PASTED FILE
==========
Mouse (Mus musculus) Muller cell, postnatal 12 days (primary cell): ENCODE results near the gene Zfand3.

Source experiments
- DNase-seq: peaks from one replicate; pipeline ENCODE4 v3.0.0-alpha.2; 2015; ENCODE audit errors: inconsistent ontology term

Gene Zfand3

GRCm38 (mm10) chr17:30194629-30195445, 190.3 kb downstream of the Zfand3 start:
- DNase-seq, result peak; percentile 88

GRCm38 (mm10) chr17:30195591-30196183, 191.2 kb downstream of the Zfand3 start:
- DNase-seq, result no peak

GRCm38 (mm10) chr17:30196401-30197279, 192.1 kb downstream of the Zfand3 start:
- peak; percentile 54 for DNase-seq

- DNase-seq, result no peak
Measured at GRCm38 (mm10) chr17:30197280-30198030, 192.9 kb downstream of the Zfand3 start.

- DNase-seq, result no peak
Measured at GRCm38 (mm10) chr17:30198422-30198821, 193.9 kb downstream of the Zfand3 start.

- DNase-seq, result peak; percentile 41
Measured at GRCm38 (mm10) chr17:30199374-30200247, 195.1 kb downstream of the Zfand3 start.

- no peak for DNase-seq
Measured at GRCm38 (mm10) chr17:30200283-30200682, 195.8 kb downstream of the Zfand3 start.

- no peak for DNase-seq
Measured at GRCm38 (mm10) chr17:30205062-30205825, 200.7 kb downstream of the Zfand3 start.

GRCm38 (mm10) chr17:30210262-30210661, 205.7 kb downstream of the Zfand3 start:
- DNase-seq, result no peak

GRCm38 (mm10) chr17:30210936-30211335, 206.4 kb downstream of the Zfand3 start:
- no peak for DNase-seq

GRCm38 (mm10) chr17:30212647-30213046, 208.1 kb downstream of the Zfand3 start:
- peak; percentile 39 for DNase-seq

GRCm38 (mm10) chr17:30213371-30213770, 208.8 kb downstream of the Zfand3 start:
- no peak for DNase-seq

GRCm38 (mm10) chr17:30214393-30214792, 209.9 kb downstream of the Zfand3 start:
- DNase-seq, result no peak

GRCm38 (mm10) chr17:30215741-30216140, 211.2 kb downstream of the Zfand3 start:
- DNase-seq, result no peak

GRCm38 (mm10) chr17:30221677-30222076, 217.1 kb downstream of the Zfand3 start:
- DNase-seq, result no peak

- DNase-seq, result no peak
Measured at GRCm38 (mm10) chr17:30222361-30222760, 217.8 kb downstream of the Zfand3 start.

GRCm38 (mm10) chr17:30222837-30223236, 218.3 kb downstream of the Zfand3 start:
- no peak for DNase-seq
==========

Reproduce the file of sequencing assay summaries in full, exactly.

Mouse (Mus musculus) Muller cell, postnatal 12 days (primary cell): ENCODE results near the gene Zfand3.

Source experiments
- DNase-seq: peaks from one replicate; pipeline ENCODE4 v3.0.0-alpha.2; 2015; ENCODE audit errors: inconsistent ontology term

Gene Zfand3

GRCm38 (mm10) chr17:30194629-30195445, 190.3 kb downstream of the Zfand3 start:
- DNase-seq, result peak; percentile 88

GRCm38 (mm10) chr17:30195591-30196183, 191.2 kb downstream of the Zfand3 start:
- DNase-seq, result no peak

GRCm38 (mm10) chr17:30196401-30197279, 192.1 kb downstream of the Zfand3 start:
- peak; percentile 54 for DNase-seq

- DNase-seq, result no peak
Measured at GRCm38 (mm10) chr17:30197280-30198030, 192.9 kb downstream of the Zfand3 start.

- DNase-seq, result no peak
Measured at GRCm38 (mm10) chr17:30198422-30198821, 193.9 kb downstream of the Zfand3 start.

- DNase-seq, result peak; percentile 41
Measured at GRCm38 (mm10) chr17:30199374-30200247, 195.1 kb downstream of the Zfand3 start.

- no peak for DNase-seq
Measured at GRCm38 (mm10) chr17:30200283-30200682, 195.8 kb downstream of the Zfand3 start.

- no peak for DNase-seq
Measured at GRCm38 (mm10) chr17:30205062-30205825, 200.7 kb downstream of the Zfand3 start.

GRCm38 (mm10) chr17:30210262-30210661, 205.7 kb downstream of the Zfand3 start:
- DNase-seq, result no peak

GRCm38 (mm10) chr17:30210936-30211335, 206.4 kb downstream of the Zfand3 start:
- no peak for DNase-seq

GRCm38 (mm10) chr17:30212647-30213046, 208.1 kb downstream of the Zfand3 start:
- peak; percentile 39 for DNase-seq

GRCm38 (mm10) chr17:30213371-30213770, 208.8 kb downstream of the Zfand3 start:
- no peak for DNase-seq

GRCm38 (mm10) chr17:30214393-30214792, 209.9 kb downstream of the Zfand3 start:
- DNase-seq, result no peak

GRCm38 (mm10) chr17:30215741-30216140, 211.2 kb downstream of the Zfand3 start:
- DNase-seq, result no peak

GRCm38 (mm10) chr17:30221677-30222076, 217.1 kb downstream of the Zfand3 start:
- DNase-seq, result no peak

- DNase-seq, result no peak
Measured at GRCm38 (mm10) chr17:30222361-30222760, 217.8 kb downstream of the Zfand3 start.

GRCm38 (mm10) chr17:30222837-30223236, 218.3 kb downstream of the Zfand3 start:
- no peak for DNase-seq